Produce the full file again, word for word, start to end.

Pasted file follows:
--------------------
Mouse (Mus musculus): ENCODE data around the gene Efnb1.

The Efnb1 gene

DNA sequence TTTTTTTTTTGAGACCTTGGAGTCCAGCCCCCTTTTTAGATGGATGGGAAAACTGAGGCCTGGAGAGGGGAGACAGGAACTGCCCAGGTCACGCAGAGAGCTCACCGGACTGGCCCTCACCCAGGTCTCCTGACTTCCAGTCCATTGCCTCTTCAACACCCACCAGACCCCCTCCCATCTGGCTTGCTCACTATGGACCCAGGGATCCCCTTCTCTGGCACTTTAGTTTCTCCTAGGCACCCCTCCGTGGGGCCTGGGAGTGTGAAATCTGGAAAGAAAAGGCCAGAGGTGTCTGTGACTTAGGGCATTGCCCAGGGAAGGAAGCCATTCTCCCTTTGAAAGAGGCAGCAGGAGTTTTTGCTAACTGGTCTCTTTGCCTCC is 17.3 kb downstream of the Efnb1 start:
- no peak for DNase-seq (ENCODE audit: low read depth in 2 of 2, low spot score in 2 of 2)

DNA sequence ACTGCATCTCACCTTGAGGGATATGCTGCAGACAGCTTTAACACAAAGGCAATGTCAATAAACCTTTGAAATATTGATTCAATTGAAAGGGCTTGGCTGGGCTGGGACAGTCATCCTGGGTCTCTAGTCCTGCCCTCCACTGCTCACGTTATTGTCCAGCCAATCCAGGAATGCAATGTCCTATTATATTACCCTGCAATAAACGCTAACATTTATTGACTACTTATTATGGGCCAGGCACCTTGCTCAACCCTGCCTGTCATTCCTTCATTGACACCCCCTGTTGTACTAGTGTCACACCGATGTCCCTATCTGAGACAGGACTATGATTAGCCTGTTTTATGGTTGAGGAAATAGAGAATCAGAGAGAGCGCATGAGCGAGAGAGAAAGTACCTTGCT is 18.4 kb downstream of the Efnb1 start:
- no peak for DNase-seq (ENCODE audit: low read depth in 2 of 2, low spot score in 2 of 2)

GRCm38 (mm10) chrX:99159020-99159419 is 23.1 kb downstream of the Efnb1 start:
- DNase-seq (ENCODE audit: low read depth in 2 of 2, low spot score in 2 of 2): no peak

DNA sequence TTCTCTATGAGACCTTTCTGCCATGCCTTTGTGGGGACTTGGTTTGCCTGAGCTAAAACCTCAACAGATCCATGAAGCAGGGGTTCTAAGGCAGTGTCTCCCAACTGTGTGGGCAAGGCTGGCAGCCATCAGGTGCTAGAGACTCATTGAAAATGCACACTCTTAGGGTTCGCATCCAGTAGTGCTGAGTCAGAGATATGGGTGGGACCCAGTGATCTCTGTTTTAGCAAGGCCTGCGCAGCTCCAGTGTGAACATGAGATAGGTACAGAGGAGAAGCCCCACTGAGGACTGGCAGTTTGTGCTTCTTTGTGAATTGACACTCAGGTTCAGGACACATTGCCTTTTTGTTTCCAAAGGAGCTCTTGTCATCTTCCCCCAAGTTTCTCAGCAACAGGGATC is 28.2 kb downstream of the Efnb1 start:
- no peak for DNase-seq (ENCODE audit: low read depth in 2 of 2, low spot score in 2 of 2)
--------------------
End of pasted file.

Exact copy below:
Mouse (Mus musculus): ENCODE data around the gene Efnb1.

The Efnb1 gene

DNA sequence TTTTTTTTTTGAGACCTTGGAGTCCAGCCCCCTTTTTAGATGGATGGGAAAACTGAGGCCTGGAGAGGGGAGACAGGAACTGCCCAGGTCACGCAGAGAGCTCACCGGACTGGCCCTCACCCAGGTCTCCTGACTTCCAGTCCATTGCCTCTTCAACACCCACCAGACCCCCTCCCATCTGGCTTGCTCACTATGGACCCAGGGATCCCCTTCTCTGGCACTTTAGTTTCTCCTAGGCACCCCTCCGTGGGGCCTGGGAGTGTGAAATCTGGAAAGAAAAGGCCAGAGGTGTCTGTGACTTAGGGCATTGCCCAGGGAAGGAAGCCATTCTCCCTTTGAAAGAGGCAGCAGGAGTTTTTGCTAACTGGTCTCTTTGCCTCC is 17.3 kb downstream of the Efnb1 start:
- no peak for DNase-seq (ENCODE audit: low read depth in 2 of 2, low spot score in 2 of 2)

DNA sequence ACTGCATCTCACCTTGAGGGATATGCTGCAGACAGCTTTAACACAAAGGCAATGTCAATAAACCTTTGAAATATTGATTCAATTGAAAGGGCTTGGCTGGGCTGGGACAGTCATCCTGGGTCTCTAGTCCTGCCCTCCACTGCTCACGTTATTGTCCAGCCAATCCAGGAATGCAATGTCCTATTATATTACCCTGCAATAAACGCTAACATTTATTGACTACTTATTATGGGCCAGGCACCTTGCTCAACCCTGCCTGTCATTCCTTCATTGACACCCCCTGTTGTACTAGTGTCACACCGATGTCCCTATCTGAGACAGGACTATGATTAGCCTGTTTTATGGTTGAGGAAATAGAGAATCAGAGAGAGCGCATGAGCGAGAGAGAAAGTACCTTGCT is 18.4 kb downstream of the Efnb1 start:
- no peak for DNase-seq (ENCODE audit: low read depth in 2 of 2, low spot score in 2 of 2)

GRCm38 (mm10) chrX:99159020-99159419 is 23.1 kb downstream of the Efnb1 start:
- DNase-seq (ENCODE audit: low read depth in 2 of 2, low spot score in 2 of 2): no peak

DNA sequence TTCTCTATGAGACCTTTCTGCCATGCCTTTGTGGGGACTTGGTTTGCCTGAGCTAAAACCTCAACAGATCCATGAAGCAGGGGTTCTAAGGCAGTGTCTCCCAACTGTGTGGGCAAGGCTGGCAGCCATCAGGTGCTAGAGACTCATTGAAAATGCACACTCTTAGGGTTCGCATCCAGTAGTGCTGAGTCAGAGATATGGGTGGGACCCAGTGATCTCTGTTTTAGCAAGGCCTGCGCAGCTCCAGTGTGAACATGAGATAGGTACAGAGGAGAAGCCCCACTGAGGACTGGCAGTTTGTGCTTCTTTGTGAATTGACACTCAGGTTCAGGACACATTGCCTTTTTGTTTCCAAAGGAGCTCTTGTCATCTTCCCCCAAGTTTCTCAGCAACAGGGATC is 28.2 kb downstream of the Efnb1 start:
- no peak for DNase-seq (ENCODE audit: low read depth in 2 of 2, low spot score in 2 of 2)